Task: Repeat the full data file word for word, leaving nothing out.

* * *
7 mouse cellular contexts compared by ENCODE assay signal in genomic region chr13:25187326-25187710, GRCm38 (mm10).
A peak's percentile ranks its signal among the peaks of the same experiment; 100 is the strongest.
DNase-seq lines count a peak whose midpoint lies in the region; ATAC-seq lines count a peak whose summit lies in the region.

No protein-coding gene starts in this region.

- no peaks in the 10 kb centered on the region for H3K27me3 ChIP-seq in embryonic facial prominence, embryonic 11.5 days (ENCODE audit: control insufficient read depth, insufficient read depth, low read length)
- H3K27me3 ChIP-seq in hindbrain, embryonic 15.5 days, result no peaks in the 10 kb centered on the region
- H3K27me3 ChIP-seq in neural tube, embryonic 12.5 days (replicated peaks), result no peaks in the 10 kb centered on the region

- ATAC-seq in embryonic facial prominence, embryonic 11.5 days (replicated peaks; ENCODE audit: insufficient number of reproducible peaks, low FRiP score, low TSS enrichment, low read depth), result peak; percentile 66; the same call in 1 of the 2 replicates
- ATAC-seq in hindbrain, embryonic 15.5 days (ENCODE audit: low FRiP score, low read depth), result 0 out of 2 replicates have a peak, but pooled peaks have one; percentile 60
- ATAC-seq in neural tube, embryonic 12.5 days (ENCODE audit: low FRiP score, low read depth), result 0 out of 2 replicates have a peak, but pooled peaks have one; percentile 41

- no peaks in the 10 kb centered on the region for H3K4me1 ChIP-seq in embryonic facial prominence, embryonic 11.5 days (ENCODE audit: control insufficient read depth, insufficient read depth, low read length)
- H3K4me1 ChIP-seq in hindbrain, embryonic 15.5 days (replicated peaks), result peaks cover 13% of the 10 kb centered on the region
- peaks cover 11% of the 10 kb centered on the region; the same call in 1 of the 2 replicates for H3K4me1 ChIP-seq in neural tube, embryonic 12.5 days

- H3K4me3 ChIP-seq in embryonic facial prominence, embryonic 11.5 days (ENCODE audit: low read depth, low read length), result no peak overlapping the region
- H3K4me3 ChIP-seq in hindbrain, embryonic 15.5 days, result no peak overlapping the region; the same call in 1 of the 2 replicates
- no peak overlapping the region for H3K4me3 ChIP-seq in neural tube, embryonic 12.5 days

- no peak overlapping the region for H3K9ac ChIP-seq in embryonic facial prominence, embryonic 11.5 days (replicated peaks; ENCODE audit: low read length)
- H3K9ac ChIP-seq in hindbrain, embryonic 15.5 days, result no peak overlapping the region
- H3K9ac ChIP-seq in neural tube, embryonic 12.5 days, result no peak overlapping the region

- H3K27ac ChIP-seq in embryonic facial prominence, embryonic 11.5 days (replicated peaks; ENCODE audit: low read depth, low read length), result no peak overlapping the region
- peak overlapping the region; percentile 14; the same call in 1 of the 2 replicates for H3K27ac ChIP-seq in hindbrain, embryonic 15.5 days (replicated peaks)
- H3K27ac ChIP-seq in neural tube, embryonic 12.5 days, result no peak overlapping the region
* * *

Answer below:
7 mouse cellular contexts compared by ENCODE assay signal in genomic region chr13:25187326-25187710, GRCm38 (mm10).
A peak's percentile ranks its signal among the peaks of the same experiment; 100 is the strongest.
DNase-seq lines count a peak whose midpoint lies in the region; ATAC-seq lines count a peak whose summit lies in the region.

No protein-coding gene starts in this region.

- no peaks in the 10 kb centered on the region for H3K27me3 ChIP-seq in embryonic facial prominence, embryonic 11.5 days (ENCODE audit: control insufficient read depth, insufficient read depth, low read length)
- H3K27me3 ChIP-seq in hindbrain, embryonic 15.5 days, result no peaks in the 10 kb centered on the region
- H3K27me3 ChIP-seq in neural tube, embryonic 12.5 days (replicated peaks), result no peaks in the 10 kb centered on the region

- ATAC-seq in embryonic facial prominence, embryonic 11.5 days (replicated peaks; ENCODE audit: insufficient number of reproducible peaks, low FRiP score, low TSS enrichment, low read depth), result peak; percentile 66; the same call in 1 of the 2 replicates
- ATAC-seq in hindbrain, embryonic 15.5 days (ENCODE audit: low FRiP score, low read depth), result 0 out of 2 replicates have a peak, but pooled peaks have one; percentile 60
- ATAC-seq in neural tube, embryonic 12.5 days (ENCODE audit: low FRiP score, low read depth), result 0 out of 2 replicates have a peak, but pooled peaks have one; percentile 41

- no peaks in the 10 kb centered on the region for H3K4me1 ChIP-seq in embryonic facial prominence, embryonic 11.5 days (ENCODE audit: control insufficient read depth, insufficient read depth, low read length)
- H3K4me1 ChIP-seq in hindbrain, embryonic 15.5 days (replicated peaks), result peaks cover 13% of the 10 kb centered on the region
- peaks cover 11% of the 10 kb centered on the region; the same call in 1 of the 2 replicates for H3K4me1 ChIP-seq in neural tube, embryonic 12.5 days

- H3K4me3 ChIP-seq in embryonic facial prominence, embryonic 11.5 days (ENCODE audit: low read depth, low read length), result no peak overlapping the region
- H3K4me3 ChIP-seq in hindbrain, embryonic 15.5 days, result no peak overlapping the region; the same call in 1 of the 2 replicates
- no peak overlapping the region for H3K4me3 ChIP-seq in neural tube, embryonic 12.5 days

- no peak overlapping the region for H3K9ac ChIP-seq in embryonic facial prominence, embryonic 11.5 days (replicated peaks; ENCODE audit: low read length)
- H3K9ac ChIP-seq in hindbrain, embryonic 15.5 days, result no peak overlapping the region
- H3K9ac ChIP-seq in neural tube, embryonic 12.5 days, result no peak overlapping the region

- H3K27ac ChIP-seq in embryonic facial prominence, embryonic 11.5 days (replicated peaks; ENCODE audit: low read depth, low read length), result no peak overlapping the region
- peak overlapping the region; percentile 14; the same call in 1 of the 2 replicates for H3K27ac ChIP-seq in hindbrain, embryonic 15.5 days (replicated peaks)
- H3K27ac ChIP-seq in neural tube, embryonic 12.5 days, result no peak overlapping the region